An interesting X-ray. The patient, who is in the later part of the 8th decade of life, but otherwise walking independently at home, had a hip implant following an accident 6 years ago. Had recurrent left hip pain with multiple hospitalisations.
Questions: What is the likely diagnosis and how should this elderly patient be managed?
[Updated 17 March 2017]
On the X-ray, it is apparent that the left acetabulum has virtually been destroyed and the implant has actually entered the pelvic space. The left femur also looks both “moth-eaten” and hypertrophic, with new bone formation around the implant (compare with the right femur).
In this case, the patient has developed chronic left prosthetic hip implant infection. There was also a sinus tract which cannot be seen from the X-ray.
Clinical management is difficult here. The standard treatment for prosthetic joint implant infections is to:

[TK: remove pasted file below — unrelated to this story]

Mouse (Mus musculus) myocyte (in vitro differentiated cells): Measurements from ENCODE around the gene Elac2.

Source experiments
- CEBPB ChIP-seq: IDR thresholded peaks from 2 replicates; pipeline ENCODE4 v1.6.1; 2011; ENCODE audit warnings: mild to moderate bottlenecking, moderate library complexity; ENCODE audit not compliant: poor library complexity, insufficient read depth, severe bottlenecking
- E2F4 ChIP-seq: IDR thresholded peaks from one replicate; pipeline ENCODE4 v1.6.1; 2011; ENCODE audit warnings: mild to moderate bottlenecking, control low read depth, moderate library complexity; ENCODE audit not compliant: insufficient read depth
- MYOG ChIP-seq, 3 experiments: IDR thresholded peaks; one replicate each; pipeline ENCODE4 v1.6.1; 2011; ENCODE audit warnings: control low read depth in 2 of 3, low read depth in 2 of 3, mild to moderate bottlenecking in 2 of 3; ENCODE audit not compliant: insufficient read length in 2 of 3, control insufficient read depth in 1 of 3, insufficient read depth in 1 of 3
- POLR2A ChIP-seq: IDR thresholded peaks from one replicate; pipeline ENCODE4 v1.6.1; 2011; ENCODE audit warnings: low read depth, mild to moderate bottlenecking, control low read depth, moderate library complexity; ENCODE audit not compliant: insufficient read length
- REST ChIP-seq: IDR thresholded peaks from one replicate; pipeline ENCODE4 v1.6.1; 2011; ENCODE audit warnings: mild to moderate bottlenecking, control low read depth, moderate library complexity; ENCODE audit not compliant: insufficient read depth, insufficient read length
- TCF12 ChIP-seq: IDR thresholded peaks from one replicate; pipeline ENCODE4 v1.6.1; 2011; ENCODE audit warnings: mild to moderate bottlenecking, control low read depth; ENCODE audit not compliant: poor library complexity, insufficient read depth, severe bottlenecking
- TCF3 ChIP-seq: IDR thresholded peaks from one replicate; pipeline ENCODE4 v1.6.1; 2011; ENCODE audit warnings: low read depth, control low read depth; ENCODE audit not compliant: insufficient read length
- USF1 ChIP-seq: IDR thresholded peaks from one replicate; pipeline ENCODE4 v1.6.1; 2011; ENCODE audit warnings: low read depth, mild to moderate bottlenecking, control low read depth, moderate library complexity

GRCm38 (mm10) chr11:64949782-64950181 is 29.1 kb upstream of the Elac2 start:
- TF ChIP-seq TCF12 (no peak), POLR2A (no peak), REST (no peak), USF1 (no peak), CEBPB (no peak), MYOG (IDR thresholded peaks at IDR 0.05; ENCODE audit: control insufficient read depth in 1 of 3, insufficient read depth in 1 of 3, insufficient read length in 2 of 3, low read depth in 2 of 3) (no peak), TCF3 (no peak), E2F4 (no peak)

- Determine the microbiological etiology.
- Start appropriate antibiotics, which will need to be continued for a long time – usually 6 weeks and beyond.
- Replace the infected implant, usually via a 2-stage process (although some orthopaedic centres do a 1-stage replacement with good outcomes).
In this particular case however, given the destruction of the acetabulum and the chronic osteomyelitis changes of the femur, it is unlikely that a new implant can be successfully placed from a mechanistic perspective. Joint arthrodesis is another option – usually after multiple failed attempts at prosthetic joint replacement. There may not be sufficient bone for left hip fusion in this particular case, especially after the extensive debridement required to surgically clear the infected material.
The final option is chronic life-long antibiotic suppression. This is reserved for patients who are poor surgical candidates, especially if the infection is recurrent despite prolonged courses of antibiotics. This is because antibiotics alone are associated with high risk of recurrence of infection in prosthetic implant infections, after they are stopped.